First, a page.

Willem Pijper

Religious music
by popularity
8 Noëls de FranceCello Sonata No.1Flute SonataPiano SonataSonatina No.2Sonatina No.3Violin Sonata No.2
Willem Frederik Johannes Pijper (Dutch pronunciation: [ˈʋɪləm ˈpɛipər]); 8 September 1894 – 18 March 1947) was a Dutch composer, music critic and music teacher. Pijper is considered to be among the most important Dutch composers of the first half of the 20th century.
Pijper was born at Zeist, near Utrecht, on 8 September 1894 of strict Calvinist working-class parents. His father, who sometimes played psalm accompaniments on the harmonium, taught him the names of the notes of the treble clef when he was five. Willem subsequently discovered the use of sharps and flats and began composing simple melodies. His fascination with symmetrical musical structures was evident even at this early age. At ten he began formal piano lessons and made rapid progress.
Poor health as a child meant that he was educated at home until age 13, but in 1912, after three years study at the gymnasium (high school), Pijper entered the Utrecht Academy of Music, where he was taught composition by Johan Wagenaar, passing examinations in theoretical subjects in 1915. Apart from his brief study with Wagenaar he was entirely self-taught as a composer.
Pijper occasionally gave piano recitals, but his activity as a critic was of greater importance. At the end of the First World War, he became a critic for the Utrechtsch Dagblad, and in that capacity was at least partly responsible for the departure of Jan van Gilse, then chief conductor of the Utrechts Stedelijk Orkest. Pijper’s constant vitriolic (and often ad hominem) attacks upon Van Gilse forced the latter to demand the orchestra board to refuse Pijper at concerts; after the board had stalled the issue for some time, Van Gilse resigned in 1921. Pijper has since been criticised for his role in the affair, also because his combined functions of critic and advisor for the Tivoli concert hall at least suggested a conflict of interest (Article about the Van Gilse/Pijper conflict in De Volkskrant (in Dutch)).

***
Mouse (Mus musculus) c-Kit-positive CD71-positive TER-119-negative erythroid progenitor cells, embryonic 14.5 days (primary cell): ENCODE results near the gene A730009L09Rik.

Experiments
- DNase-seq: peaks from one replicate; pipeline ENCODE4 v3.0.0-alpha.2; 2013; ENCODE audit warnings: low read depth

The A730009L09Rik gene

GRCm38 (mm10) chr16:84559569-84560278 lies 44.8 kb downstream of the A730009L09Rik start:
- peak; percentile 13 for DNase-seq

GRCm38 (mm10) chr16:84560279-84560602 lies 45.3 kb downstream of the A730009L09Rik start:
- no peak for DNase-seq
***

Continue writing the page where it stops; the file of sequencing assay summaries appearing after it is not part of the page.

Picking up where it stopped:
In 1926, with Paul F. Sanders, he established the periodical De Muziek, to which he contributed many essays. Collections of his essays were published by Querido under the title De Quintencirckel and De Stemvork.
Pijper spent much of his time during the war years working on a new opera, Merlijn, based on the Arthurian legend. Although he worked on the project for over six years, the work was never completed. In late 1946, he was diagnosed with cancer. During the closing weeks of his life he rewrote the orchestration to his Concerto for Violoncello and Orchestra. Pijper died in Utrecht on 18 March 1947.
Pijper quickly chose his own path as a composer. The difference in style between his First Symphony (Pan; 1917) (in which Mahler's influence is evident) and the Second (1921) is significant, and between 1918 and 1922 he grew into one of the more advanced composers in Europe. In each successive work he went a step further, starting from his conception that every work of art arises out of a number of "germ cells" (somewhat akin to Igor Stravinsky's early "cell technique").
From 1919, Pijper's music can be described as polytonal. Yet there is no question of Pijper's consciously abandoning tonality; rather his polyphonic way of thinking and his sense of counterpoint made his harmonic style evolve in that direction. In that sense, he stands quite close to the music of his contemporary Matthijs Vermeulen, but his music does not quite reach the ecstatic level of Vermeulen's. Nonetheless, Pijper remained a composer of strong emotional character, to which his Third Symphony (1926) bears witness. In Pijper's later works the harmonic expression seems at times to approach monotonality.
The octatonic scale has been called the "Pijper scale" in Dutch. As a teacher, Pijper had a great influence on modern Dutch music, teaching many prominent Dutch composers of the 1950s, 1960s, and 1970s. He was senior teacher of instrumentation at the Amsterdam Conservatoire, and from 1930 until his death in 1947 he acted as principal of the Rotterdam Conservatoire.
Adapted with permission from John Craton's Willem Pijper web page
Selected recordings[edit]